36  
As a convention I find it helpful to use """ for docstrings and ''' for block comments. In this manner you can wrap ''' around your usual docstrings without conflict. – Roshambo Dec 18 '12 at 20:03
3  
While you can use multi-line strings as multi-line comments, I'm surprised that none of these answers refer to the PEP 8 subsection that specifically recommends constructing multi-line comments from consecutive single-line comments, with blank # lines to distinguish paragraphs. – Air May 21 '14 at 19:32

Python does have a multiline string/comment syntax in the sense that unless used as docstrings, multiline strings generate no bytecode -- just like #-prepended comments. In effect, it acts exactly like a comment.

On the other hand, if you say this behavior must be documented in the official docs to be a true comment syntax, then yes, you would be right to say it is not guaranteed as part of the language specification.

In any case your editor should also be able to easily comment-out a selected region (by placing a # in front of each line individually). If not, switch to an editor that does.

Programming in Python without certain text editing features can be a painful experience. Finding the right editor (and knowing how to use it) can make a big difference in how the Python programming experience is perceived.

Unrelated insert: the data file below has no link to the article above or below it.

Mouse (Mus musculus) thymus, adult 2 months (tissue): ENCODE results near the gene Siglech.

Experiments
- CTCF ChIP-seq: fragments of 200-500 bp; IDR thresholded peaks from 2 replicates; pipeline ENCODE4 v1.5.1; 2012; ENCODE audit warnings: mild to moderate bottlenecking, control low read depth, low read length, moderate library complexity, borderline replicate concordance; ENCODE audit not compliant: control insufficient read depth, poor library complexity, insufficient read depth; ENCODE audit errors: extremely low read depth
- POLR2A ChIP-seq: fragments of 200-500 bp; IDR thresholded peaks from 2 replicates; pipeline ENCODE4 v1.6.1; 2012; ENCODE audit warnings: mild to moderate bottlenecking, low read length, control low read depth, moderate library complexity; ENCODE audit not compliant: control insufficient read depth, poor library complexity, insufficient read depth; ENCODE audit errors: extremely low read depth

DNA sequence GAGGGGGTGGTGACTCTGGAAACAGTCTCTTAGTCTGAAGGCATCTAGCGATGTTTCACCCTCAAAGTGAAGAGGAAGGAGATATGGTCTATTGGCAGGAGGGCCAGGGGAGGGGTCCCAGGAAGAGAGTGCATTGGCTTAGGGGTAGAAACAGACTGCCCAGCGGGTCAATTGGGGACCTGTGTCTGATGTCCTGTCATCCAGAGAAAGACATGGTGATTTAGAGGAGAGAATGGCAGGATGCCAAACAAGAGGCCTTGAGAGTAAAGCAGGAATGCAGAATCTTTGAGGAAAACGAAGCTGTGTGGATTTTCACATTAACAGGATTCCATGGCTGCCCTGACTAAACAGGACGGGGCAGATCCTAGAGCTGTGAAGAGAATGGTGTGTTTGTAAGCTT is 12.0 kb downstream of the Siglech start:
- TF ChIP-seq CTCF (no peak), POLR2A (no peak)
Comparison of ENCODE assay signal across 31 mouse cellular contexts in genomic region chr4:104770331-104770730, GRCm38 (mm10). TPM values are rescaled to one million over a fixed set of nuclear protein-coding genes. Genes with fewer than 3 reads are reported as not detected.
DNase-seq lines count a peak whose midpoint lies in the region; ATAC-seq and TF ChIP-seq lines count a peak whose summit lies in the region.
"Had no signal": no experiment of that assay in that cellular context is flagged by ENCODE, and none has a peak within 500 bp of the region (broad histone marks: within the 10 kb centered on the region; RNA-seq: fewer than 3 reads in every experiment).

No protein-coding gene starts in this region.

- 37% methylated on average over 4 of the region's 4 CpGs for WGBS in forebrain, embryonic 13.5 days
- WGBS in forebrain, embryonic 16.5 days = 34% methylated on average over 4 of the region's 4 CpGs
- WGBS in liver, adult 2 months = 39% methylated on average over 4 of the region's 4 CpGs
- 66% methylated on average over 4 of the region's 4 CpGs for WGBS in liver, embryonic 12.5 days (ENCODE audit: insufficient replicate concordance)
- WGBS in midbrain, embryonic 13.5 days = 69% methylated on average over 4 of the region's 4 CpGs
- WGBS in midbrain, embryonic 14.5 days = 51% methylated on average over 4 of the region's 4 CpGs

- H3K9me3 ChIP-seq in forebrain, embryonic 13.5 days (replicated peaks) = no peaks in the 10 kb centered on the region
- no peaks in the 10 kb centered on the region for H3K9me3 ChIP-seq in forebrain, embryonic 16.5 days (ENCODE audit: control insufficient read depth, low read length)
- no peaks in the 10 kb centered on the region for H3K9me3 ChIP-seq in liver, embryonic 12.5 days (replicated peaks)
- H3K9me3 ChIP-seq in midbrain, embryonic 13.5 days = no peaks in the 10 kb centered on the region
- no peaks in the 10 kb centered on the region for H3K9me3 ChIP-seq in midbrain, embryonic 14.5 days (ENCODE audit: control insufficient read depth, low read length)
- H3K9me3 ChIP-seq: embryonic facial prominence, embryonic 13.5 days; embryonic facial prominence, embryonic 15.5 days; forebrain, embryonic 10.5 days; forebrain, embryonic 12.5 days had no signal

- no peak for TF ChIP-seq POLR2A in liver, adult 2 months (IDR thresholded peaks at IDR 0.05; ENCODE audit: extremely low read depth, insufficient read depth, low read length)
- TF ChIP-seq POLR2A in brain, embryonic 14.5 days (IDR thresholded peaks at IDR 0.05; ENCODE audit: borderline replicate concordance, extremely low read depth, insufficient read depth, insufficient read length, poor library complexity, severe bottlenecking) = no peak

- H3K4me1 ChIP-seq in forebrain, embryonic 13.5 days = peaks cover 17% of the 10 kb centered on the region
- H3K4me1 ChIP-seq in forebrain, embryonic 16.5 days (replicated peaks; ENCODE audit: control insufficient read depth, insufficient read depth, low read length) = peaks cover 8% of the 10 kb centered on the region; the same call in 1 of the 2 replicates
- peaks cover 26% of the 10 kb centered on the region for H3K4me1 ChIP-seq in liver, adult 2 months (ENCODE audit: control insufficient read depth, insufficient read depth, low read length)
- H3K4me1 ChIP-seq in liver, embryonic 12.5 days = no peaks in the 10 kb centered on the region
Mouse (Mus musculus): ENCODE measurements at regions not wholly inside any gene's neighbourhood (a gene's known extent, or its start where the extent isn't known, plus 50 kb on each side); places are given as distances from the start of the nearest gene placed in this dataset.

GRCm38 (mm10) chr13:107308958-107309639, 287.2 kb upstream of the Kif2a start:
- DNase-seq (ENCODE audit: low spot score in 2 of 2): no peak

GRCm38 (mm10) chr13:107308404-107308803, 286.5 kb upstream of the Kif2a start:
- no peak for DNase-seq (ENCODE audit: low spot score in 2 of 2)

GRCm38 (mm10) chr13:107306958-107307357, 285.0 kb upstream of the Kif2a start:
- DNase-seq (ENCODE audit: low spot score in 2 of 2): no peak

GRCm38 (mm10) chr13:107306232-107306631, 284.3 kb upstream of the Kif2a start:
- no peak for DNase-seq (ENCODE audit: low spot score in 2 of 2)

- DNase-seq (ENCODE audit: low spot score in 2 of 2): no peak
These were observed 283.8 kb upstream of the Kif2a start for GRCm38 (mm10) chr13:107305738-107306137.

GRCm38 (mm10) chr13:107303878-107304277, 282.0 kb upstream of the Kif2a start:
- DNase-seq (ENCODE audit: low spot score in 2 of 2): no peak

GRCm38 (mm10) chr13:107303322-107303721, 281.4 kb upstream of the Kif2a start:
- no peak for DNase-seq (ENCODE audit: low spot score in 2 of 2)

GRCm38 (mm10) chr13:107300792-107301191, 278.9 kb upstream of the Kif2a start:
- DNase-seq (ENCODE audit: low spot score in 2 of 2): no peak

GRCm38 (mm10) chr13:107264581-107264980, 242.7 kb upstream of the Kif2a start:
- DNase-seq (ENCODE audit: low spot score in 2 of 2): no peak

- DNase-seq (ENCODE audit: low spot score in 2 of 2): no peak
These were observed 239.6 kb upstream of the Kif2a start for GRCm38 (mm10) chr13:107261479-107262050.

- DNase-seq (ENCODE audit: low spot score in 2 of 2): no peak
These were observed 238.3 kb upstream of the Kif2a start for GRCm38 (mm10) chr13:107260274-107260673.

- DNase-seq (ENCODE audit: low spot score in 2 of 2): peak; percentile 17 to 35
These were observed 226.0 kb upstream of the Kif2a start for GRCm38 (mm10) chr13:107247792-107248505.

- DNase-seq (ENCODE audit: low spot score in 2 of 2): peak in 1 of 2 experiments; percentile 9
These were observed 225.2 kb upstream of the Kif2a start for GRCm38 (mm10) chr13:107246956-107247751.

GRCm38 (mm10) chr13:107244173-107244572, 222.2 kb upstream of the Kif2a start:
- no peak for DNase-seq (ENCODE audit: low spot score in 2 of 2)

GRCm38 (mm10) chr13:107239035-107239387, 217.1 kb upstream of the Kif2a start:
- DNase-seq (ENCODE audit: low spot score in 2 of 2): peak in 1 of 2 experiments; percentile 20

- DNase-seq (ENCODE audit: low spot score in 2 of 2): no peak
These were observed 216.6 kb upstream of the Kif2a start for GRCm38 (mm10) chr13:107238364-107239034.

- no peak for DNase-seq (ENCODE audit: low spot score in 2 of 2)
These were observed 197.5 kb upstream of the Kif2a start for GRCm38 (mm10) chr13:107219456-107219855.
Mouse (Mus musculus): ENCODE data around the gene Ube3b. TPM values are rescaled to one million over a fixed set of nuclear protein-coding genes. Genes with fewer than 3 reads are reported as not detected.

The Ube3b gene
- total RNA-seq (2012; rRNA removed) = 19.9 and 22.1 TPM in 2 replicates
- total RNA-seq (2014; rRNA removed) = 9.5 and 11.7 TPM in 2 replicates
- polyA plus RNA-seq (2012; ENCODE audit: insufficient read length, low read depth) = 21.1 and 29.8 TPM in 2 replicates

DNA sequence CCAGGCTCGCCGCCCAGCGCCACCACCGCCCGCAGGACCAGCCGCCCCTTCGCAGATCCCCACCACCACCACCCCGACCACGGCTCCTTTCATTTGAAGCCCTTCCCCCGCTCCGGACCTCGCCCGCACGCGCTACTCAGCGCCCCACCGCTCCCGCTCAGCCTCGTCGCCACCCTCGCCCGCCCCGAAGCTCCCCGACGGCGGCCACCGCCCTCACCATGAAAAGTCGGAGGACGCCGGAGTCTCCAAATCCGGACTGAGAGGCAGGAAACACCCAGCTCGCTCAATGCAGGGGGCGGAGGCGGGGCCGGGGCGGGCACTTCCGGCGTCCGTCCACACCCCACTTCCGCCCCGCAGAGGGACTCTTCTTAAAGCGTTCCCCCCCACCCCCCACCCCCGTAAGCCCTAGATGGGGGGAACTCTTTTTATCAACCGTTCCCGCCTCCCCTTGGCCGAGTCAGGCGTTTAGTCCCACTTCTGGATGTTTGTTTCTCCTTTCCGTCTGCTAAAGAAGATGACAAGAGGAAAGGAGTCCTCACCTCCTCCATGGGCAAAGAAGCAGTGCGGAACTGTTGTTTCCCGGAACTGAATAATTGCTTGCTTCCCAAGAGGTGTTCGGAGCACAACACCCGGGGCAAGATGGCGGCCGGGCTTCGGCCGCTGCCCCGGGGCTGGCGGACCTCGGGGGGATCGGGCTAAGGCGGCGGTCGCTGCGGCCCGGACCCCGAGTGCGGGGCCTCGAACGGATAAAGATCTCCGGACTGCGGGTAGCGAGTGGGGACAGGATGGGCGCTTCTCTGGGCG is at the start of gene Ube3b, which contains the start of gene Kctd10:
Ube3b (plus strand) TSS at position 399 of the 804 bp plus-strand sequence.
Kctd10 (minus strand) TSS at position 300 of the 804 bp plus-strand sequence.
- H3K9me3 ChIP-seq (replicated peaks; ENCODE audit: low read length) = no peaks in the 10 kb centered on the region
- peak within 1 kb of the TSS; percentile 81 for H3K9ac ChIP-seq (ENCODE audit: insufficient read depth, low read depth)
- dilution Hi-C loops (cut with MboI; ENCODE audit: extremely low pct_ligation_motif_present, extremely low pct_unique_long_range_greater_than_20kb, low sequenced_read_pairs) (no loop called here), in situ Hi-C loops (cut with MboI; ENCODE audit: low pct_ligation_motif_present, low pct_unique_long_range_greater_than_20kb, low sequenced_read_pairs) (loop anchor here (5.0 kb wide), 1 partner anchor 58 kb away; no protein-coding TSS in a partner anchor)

Not only should the editor be able to comment-out selected regions, it should also be able to shift blocks of code to the left and right easily, and should automatically place the cursor at the current indentation level when you press Enter. Code folding can also be useful.


To protect against link decay, here is the content of Guido van Rossum's tweet:

@BSUCSClub Python tip: You can use multi-line strings as multi-line comments. Unless used as docstrings, they generate no code! :-)

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3  
triple quoted string (''') indeed work to fulfil multi line comments. – Varun Bhatia Jun 24 '13 at 6:53
    
Thanks.. Used (''') and (""") to comment out the block but it didn't help me for Django applications. So chose IDLE and there are options like Comment out region and Uncomment regions (shortcut: Alt+3 and Alt+4 respectively) under Format menu. Now it is more easier than ever.. – Saurav Kumar Dec 11 '13 at 6:53